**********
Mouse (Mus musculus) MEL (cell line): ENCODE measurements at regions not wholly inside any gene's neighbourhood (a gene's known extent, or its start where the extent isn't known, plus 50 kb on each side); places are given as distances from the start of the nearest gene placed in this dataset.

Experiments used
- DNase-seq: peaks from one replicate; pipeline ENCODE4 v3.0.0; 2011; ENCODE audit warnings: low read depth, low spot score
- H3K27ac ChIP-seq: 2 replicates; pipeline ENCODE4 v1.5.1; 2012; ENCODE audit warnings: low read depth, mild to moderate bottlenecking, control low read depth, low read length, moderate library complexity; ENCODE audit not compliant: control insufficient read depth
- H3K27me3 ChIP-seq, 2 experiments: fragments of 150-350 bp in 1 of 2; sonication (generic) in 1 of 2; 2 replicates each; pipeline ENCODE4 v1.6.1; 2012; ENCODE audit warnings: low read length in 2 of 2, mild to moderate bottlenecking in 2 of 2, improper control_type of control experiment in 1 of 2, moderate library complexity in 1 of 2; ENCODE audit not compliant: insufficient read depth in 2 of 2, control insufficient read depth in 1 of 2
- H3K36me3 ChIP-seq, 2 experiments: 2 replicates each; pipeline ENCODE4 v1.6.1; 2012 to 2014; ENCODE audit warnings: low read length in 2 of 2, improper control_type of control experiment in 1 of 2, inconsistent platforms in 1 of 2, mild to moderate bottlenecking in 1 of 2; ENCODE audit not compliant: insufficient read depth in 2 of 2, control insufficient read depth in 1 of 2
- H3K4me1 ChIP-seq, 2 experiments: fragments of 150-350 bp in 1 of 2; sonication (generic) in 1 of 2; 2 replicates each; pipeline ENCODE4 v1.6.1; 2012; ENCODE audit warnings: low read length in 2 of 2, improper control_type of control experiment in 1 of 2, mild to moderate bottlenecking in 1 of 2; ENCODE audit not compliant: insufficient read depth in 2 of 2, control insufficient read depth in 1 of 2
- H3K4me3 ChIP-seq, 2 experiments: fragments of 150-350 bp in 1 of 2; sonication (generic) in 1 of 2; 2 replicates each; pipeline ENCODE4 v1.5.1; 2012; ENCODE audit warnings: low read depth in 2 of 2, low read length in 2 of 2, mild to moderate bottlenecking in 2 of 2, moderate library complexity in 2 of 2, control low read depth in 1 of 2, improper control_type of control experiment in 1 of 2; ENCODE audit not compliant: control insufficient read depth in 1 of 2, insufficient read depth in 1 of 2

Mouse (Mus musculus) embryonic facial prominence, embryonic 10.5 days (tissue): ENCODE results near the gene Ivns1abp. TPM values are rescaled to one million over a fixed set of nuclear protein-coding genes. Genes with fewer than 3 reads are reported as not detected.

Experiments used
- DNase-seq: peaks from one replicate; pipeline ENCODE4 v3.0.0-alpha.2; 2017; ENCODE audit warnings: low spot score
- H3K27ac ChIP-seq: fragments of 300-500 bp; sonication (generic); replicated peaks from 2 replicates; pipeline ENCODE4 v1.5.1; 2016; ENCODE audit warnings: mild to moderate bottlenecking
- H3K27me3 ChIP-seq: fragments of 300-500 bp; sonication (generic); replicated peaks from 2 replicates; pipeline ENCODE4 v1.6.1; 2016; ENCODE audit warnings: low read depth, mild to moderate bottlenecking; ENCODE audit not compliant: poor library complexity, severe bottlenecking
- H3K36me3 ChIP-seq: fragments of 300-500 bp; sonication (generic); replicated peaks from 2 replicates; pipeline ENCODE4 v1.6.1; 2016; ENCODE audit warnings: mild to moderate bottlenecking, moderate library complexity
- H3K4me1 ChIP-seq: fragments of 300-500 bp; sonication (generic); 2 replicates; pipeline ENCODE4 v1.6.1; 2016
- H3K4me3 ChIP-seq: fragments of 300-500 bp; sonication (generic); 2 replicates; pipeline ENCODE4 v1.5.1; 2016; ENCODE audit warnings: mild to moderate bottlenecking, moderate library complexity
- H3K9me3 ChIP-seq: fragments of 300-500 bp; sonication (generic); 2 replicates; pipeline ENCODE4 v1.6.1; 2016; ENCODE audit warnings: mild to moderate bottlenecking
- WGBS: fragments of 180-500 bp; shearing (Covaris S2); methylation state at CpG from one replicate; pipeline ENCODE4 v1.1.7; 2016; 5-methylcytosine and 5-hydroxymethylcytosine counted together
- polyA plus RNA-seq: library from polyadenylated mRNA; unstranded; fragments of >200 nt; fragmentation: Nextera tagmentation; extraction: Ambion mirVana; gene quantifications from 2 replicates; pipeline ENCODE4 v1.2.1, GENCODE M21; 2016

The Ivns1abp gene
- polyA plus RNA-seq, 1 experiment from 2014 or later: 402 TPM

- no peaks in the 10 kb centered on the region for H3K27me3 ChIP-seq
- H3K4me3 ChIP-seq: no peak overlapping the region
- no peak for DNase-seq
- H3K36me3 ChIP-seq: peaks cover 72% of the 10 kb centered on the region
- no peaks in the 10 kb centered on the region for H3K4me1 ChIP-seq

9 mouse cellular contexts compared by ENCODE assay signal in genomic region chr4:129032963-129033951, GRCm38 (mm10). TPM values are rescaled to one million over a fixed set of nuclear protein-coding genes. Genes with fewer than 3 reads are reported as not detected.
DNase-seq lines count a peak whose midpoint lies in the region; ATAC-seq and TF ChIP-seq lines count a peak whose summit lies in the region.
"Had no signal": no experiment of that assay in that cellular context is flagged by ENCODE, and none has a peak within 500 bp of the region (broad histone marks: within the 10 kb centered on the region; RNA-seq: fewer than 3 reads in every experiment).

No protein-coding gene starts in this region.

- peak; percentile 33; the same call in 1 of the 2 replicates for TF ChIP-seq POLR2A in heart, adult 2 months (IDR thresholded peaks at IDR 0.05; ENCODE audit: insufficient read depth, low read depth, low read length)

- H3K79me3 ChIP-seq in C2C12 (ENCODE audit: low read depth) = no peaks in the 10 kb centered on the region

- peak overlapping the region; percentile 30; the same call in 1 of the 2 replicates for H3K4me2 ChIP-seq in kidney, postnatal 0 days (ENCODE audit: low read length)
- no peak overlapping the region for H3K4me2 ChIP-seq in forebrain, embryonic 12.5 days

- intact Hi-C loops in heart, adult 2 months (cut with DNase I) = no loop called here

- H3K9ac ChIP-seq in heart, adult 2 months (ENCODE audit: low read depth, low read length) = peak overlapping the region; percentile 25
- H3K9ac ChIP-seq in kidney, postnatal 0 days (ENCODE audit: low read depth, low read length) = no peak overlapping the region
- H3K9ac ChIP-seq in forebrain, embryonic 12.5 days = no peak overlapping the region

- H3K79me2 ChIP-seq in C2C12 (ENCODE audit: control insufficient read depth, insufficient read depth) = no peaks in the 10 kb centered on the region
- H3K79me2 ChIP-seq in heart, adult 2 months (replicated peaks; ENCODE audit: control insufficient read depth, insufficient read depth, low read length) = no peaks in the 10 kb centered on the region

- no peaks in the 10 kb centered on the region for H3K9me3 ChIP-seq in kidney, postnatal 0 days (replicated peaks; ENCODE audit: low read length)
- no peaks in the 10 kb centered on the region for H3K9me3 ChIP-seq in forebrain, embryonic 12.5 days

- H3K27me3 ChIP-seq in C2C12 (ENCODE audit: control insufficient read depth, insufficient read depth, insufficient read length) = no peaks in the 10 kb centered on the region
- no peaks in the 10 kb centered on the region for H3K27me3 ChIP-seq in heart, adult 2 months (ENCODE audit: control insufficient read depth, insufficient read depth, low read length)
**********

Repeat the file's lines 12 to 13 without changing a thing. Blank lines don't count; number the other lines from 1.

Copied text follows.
- H3K27ac ChIP-seq: fragments of 300-500 bp; sonication (generic); replicated peaks from 2 replicates; pipeline ENCODE4 v1.5.1; 2016; ENCODE audit warnings: mild to moderate bottlenecking
- H3K27me3 ChIP-seq: fragments of 300-500 bp; sonication (generic); replicated peaks from 2 replicates; pipeline ENCODE4 v1.6.1; 2016; ENCODE audit warnings: low read depth, mild to moderate bottlenecking; ENCODE audit not compliant: poor library complexity, severe bottlenecking